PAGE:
We pass by other follies of the kind.
Certain it is that Justinian exercised great ingenuity for the construction of the first spherical arch, or cupola, on so grand a scale as that of his new temple. He sent to Rhodes for a peculiar kind of brick, or tile, so light that twelve of the Rhodian tiles would weigh no more than one brick of the common sort.* They were all of the same size, and on each the words were stamped : “God hath founded her, and she shall not be moved ; God shall help her, and that right early.” Between each pair of bricks, in a cavity made for that purpose, small pieces of relics were deposited ;
• Gibbon says five, guided by a comparison of authorities; and this is nearer probability.
and, as each layer was completed, twelve Priests recited prayers. The spongy shell was then covered with an incrustation of marble, and the seams between the pieces filled up with gold. Even the massive piles of masonry that supported the arches on which the cupola rested were covered with gold; and a proportionate prodigality spent itself even on the less sacred parts of the building. The pavement was of precious marbles, magnificent beyond example. The altar was of solid silver. The gates around it of silver, gilt. So were chairs for seven Priests, and a throne for the Archbishop. The “holy of holies" and adjacent parts of the interior were almost incredibly rich. The holy table was whimsically precious ; for it consisted of gold, silver, pearls, all kinds of precious stones, amber, glass, tin, iron, and other metals, all beaten fine, mixed together and smelted into one mass, which betrayed its heterogeneous ingredients by an unheard-of diversity of colour. This most costly Corinthian metal won the admiration of every beholder. And all round the sacred places jewels were inlaid with a profusion that could only be explained by the fact that an empire had been swept by the rude hand of power to bring them all into one place.
Justinian would then have paved over the pavement with solid gold; but “he was restrained by certain mathematicians," who said that the time would come when some of his successors would be poor, and if he made his temple altogether golden, they would pull it down to satisfy their necessities. He had gates of amber, gates of ivory, and gates made strong by the insertion of timbers from Noah's ark!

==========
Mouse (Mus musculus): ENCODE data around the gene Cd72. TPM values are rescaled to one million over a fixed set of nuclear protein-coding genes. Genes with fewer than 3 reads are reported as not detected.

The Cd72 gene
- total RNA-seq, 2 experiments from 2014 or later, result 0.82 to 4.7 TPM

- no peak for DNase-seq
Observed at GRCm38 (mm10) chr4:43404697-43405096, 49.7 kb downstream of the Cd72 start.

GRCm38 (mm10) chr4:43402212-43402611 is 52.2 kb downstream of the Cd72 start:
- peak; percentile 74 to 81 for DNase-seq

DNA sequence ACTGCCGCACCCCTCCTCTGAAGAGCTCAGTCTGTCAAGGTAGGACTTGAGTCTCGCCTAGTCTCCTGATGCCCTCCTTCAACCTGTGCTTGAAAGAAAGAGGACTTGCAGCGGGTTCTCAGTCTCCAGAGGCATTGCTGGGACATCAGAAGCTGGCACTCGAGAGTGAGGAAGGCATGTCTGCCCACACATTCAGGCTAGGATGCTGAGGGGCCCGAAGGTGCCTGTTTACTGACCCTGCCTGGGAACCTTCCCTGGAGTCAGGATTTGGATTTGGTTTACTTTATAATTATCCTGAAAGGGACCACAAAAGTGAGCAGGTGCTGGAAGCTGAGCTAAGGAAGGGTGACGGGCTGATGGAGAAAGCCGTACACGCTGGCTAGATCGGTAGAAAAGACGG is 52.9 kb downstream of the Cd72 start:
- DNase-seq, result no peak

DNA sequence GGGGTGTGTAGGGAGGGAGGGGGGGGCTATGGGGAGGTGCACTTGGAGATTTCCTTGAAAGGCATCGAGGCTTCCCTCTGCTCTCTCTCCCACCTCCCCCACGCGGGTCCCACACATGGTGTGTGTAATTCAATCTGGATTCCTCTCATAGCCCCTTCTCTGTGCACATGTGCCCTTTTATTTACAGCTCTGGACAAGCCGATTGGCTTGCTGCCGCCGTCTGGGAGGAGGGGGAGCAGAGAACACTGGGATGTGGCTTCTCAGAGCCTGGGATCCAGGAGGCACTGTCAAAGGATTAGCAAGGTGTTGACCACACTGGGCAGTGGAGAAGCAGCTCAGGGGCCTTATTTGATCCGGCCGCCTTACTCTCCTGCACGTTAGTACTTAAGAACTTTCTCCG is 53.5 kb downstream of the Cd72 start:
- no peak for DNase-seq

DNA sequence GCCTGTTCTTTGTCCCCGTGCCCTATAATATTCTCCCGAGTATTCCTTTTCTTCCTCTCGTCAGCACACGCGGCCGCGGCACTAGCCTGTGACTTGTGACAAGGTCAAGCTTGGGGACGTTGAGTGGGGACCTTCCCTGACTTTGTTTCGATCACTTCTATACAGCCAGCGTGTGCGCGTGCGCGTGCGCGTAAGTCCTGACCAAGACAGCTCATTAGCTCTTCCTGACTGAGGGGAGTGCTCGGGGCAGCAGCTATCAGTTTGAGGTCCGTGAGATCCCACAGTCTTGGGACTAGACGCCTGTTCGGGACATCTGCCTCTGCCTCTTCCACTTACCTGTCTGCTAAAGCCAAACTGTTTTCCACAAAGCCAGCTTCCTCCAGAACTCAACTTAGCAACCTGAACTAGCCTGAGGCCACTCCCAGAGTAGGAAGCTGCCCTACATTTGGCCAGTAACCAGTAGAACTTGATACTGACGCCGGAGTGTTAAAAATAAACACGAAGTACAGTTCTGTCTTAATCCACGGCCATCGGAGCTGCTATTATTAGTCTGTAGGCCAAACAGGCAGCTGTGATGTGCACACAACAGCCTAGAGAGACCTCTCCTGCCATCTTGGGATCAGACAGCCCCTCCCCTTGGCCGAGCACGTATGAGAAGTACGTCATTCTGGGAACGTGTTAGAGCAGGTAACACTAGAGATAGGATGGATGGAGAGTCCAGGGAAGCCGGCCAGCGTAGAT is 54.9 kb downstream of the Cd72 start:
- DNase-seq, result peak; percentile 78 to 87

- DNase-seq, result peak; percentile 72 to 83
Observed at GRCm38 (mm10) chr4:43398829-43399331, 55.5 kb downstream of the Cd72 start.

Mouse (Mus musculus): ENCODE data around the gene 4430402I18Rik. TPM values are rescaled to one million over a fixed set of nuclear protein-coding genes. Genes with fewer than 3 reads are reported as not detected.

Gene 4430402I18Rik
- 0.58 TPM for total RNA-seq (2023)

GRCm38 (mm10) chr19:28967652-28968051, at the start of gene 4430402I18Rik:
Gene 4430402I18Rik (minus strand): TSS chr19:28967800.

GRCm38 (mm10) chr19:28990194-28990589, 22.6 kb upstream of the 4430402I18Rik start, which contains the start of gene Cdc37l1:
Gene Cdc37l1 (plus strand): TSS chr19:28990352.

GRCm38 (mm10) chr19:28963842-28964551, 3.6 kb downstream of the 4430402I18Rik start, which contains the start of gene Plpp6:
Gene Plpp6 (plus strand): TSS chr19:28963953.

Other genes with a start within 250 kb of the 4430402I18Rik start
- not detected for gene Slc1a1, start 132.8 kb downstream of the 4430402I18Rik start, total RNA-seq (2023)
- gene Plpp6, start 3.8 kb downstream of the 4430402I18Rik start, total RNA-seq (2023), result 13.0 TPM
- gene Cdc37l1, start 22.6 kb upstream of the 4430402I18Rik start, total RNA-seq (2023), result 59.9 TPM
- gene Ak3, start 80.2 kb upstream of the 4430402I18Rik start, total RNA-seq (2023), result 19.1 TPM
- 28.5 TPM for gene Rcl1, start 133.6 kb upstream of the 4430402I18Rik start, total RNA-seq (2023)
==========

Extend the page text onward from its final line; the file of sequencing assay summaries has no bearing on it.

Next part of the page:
The work is not finished. They bring the stone that covered the well of Samaria ; the four brazen trumpets at whose blast fell the walls of Jericho; a venerable crucifix, the figure being precisely of the same size as the Saviour Himself, “as measured by wise and faithful men,” a crucifix that heals diseases, and casts out devils; holy relics inlaid in all the pillars !
The profusion and variety of ecclesiastical vessels and furniture corresponded to the pomp of ceremonies to be performed, and an endowment of three hundred and sixtyfive estates in the eastern and western parts of the empire, in Egypt, India, and all the East, was intendedsupposing the rents to be forthcoming-to keep up the ministration of the place by large companies of Priests. But there was only a sorry provision of a dozen Gospels, instead of Bibles enough to enlighten the host of Clergy and provide for lessons in hearing of the congregations.
But we refrain from further details. On the 22d day of November the Emperor drove into the court of his temple in a splendid chariot, caused 1,000 oxen, 6,000 sheep, 600 deer, 1,000 swine, 10,000 fowls, and 10,000 chickens to be killed, and given to the people for a banquet. On the same day, during three hours, 30,000 measures of wheat were distributed to the poor. Then Justinian, carrying a cross, attended only by the Patriarch Eutychius, entered the temple, and, bidding the Patriarch stand at a distance, he alone ascended the pulpit, spread his hands towards heaven, and said aloud : “ Glory to thee, O God, who hast deigned to give me so great honour that I should finish this work. I HAVE CONQUERED THEE, O SOLOMON !" Issuing from the temple, he commanded large sums of money to be scattered among the multitude; and the next day, after sacrificing at least as many holocausts (odoravrøjata lúoac) as on the first, he permitted the temple to be opened, and the people to go in. Then he feasted the people and gave thanks to God for fifteen days.* Thus he conquered Solomon! Thus the great desire of his heart was accomplished.
But the work was not perfect. About seventeen years afterward, that very consecrated dome, made holy with relics and made sure with prayers, fell in an instant. The silver altar, the wondrous pavement, the pillars and gates glittering with jewels of every name, were dashed to atoms. And
• But this was not to be compared with King Solomon's bounty at the dedication of the temple at Jerusalem. That good King, without a word of boasting, but with expressions of profound humiliation before God, gave in sacrifice, and to be eaten as well as killed sacrificially, 22,000 oxen, and 120,000 sheep, besides a great national feast for fourteen days, “ from the entering in of Hamath, unto the river of Egypt." (1 Kings viii.)